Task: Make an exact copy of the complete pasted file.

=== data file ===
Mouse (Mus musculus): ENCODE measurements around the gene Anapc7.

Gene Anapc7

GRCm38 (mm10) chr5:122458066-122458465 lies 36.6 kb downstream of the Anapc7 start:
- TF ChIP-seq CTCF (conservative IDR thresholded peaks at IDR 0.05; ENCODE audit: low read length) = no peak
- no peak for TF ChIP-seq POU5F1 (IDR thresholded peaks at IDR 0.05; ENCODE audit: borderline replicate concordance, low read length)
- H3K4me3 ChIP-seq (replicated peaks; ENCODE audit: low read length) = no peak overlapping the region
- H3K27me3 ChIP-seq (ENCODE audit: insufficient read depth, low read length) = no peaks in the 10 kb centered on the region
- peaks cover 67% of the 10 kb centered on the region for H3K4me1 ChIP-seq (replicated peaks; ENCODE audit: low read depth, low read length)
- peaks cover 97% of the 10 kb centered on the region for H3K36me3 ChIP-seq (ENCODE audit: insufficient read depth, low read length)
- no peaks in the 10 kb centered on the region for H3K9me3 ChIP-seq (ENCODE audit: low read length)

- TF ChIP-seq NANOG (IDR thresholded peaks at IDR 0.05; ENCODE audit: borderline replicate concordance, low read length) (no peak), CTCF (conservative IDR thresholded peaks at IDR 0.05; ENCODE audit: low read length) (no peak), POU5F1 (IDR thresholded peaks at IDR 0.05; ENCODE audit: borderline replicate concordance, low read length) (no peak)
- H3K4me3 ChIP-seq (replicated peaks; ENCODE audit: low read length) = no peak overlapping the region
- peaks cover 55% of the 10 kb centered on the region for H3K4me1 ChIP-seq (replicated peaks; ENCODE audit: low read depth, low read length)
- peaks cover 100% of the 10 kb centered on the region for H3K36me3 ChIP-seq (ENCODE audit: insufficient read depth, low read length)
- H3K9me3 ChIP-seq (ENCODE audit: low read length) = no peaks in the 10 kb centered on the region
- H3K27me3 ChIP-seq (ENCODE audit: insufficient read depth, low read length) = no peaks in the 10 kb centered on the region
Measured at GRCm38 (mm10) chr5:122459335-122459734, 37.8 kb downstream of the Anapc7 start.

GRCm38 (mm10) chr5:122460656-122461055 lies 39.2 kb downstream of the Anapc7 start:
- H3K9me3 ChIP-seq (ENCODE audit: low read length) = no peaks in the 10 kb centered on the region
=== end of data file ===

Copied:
Mouse (Mus musculus): ENCODE measurements around the gene Anapc7.

Gene Anapc7

GRCm38 (mm10) chr5:122458066-122458465 lies 36.6 kb downstream of the Anapc7 start:
- TF ChIP-seq CTCF (conservative IDR thresholded peaks at IDR 0.05; ENCODE audit: low read length) = no peak
- no peak for TF ChIP-seq POU5F1 (IDR thresholded peaks at IDR 0.05; ENCODE audit: borderline replicate concordance, low read length)
- H3K4me3 ChIP-seq (replicated peaks; ENCODE audit: low read length) = no peak overlapping the region
- H3K27me3 ChIP-seq (ENCODE audit: insufficient read depth, low read length) = no peaks in the 10 kb centered on the region
- peaks cover 67% of the 10 kb centered on the region for H3K4me1 ChIP-seq (replicated peaks; ENCODE audit: low read depth, low read length)
- peaks cover 97% of the 10 kb centered on the region for H3K36me3 ChIP-seq (ENCODE audit: insufficient read depth, low read length)
- no peaks in the 10 kb centered on the region for H3K9me3 ChIP-seq (ENCODE audit: low read length)

- TF ChIP-seq NANOG (IDR thresholded peaks at IDR 0.05; ENCODE audit: borderline replicate concordance, low read length) (no peak), CTCF (conservative IDR thresholded peaks at IDR 0.05; ENCODE audit: low read length) (no peak), POU5F1 (IDR thresholded peaks at IDR 0.05; ENCODE audit: borderline replicate concordance, low read length) (no peak)
- H3K4me3 ChIP-seq (replicated peaks; ENCODE audit: low read length) = no peak overlapping the region
- peaks cover 55% of the 10 kb centered on the region for H3K4me1 ChIP-seq (replicated peaks; ENCODE audit: low read depth, low read length)
- peaks cover 100% of the 10 kb centered on the region for H3K36me3 ChIP-seq (ENCODE audit: insufficient read depth, low read length)
- H3K9me3 ChIP-seq (ENCODE audit: low read length) = no peaks in the 10 kb centered on the region
- H3K27me3 ChIP-seq (ENCODE audit: insufficient read depth, low read length) = no peaks in the 10 kb centered on the region
Measured at GRCm38 (mm10) chr5:122459335-122459734, 37.8 kb downstream of the Anapc7 start.

GRCm38 (mm10) chr5:122460656-122461055 lies 39.2 kb downstream of the Anapc7 start:
- H3K9me3 ChIP-seq (ENCODE audit: low read length) = no peaks in the 10 kb centered on the region